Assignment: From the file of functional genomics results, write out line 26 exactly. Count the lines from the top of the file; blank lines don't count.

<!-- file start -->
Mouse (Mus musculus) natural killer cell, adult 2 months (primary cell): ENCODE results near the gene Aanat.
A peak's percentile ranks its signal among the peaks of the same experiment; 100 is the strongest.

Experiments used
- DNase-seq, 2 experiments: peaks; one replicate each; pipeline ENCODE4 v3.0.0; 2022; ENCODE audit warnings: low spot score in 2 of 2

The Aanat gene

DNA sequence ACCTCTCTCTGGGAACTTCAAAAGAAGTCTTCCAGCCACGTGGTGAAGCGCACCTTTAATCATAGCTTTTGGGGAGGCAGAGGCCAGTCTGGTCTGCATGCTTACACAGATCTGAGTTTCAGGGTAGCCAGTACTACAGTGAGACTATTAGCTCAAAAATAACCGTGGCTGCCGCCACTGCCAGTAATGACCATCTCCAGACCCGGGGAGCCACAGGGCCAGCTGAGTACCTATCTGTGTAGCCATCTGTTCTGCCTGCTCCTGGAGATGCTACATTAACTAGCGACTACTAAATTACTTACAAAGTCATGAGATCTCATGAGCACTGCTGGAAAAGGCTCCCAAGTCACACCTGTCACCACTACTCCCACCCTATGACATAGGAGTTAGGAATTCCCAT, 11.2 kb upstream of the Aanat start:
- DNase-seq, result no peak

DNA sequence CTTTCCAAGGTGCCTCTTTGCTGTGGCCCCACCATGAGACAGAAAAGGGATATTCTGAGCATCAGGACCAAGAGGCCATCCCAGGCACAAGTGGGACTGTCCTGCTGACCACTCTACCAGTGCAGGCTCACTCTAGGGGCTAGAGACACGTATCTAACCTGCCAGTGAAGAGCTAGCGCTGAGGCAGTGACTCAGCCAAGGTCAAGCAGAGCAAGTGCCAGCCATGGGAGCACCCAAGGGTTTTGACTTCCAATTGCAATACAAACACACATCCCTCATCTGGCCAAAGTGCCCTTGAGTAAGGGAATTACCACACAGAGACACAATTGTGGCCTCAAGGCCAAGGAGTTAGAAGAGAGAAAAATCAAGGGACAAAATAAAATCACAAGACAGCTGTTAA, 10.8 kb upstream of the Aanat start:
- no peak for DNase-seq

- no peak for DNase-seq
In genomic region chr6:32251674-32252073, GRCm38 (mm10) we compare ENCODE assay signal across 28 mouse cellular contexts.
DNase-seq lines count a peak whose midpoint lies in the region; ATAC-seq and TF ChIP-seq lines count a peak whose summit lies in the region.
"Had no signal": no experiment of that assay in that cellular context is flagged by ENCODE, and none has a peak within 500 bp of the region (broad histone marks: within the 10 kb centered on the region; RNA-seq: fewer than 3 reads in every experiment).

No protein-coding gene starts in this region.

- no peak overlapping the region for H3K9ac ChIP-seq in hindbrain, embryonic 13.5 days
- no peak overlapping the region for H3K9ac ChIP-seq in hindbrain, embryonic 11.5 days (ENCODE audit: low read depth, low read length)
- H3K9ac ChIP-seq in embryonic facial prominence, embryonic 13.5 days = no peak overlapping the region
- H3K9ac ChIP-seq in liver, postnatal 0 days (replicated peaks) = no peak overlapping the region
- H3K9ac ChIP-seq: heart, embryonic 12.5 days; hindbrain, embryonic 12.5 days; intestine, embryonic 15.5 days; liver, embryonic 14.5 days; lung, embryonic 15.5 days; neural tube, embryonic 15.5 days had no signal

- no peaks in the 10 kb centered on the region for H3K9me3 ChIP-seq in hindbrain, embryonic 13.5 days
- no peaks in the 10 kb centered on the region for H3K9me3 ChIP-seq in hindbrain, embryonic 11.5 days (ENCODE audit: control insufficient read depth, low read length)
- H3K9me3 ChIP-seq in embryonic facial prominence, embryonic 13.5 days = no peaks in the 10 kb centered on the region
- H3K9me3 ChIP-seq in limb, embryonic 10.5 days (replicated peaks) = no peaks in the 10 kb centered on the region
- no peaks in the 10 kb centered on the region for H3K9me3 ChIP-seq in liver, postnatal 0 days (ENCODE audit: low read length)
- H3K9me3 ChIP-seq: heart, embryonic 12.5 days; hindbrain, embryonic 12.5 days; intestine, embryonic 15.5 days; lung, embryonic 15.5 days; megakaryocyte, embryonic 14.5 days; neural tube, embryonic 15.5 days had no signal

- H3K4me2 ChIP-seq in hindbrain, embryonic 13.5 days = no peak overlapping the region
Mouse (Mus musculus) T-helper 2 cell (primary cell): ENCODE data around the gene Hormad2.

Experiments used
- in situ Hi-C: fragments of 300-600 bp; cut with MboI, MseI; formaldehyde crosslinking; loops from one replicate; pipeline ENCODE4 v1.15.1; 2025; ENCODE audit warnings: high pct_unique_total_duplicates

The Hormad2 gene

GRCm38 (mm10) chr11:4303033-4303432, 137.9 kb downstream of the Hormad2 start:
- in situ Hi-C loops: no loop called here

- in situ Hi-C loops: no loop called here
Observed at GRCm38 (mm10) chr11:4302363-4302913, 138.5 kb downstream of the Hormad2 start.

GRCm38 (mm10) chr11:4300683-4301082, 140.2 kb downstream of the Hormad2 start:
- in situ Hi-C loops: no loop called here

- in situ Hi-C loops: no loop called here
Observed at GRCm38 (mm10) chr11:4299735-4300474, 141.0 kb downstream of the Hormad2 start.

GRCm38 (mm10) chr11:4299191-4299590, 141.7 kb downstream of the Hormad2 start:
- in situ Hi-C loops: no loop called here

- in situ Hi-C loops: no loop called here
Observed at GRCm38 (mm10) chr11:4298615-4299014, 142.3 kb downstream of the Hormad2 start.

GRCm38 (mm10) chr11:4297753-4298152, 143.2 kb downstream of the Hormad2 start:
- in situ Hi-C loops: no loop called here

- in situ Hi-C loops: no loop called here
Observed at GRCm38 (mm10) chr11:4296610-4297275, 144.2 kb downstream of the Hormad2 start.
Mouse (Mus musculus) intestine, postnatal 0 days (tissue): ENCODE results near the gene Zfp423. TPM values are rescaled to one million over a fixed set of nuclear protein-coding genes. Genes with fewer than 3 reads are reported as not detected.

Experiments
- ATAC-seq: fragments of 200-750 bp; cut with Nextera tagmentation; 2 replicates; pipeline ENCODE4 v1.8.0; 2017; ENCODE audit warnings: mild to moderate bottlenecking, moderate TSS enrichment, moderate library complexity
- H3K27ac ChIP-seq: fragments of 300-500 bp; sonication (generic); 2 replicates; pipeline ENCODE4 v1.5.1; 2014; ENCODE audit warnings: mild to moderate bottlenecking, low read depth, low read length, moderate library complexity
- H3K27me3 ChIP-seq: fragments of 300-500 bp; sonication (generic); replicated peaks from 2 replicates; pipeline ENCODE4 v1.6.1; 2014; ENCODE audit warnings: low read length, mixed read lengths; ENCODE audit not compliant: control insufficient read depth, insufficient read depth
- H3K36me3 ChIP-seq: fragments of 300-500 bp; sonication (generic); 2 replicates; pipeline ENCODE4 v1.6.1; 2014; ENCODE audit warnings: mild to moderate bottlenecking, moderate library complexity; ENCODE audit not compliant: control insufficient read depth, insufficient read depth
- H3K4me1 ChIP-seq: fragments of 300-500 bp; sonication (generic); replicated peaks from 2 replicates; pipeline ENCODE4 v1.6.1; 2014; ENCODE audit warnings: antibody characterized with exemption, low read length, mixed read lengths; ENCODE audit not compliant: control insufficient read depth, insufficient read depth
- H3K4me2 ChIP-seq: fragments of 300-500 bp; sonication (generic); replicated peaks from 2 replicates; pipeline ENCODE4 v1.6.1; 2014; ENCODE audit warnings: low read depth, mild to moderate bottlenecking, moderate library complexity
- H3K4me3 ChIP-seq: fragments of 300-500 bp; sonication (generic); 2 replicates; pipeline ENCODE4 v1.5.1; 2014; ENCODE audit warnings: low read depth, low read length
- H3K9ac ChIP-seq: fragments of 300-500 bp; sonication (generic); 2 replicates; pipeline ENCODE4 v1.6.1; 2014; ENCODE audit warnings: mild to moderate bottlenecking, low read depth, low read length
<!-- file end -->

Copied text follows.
- H3K4me2 ChIP-seq in hindbrain, embryonic 13.5 days = no peak overlapping the region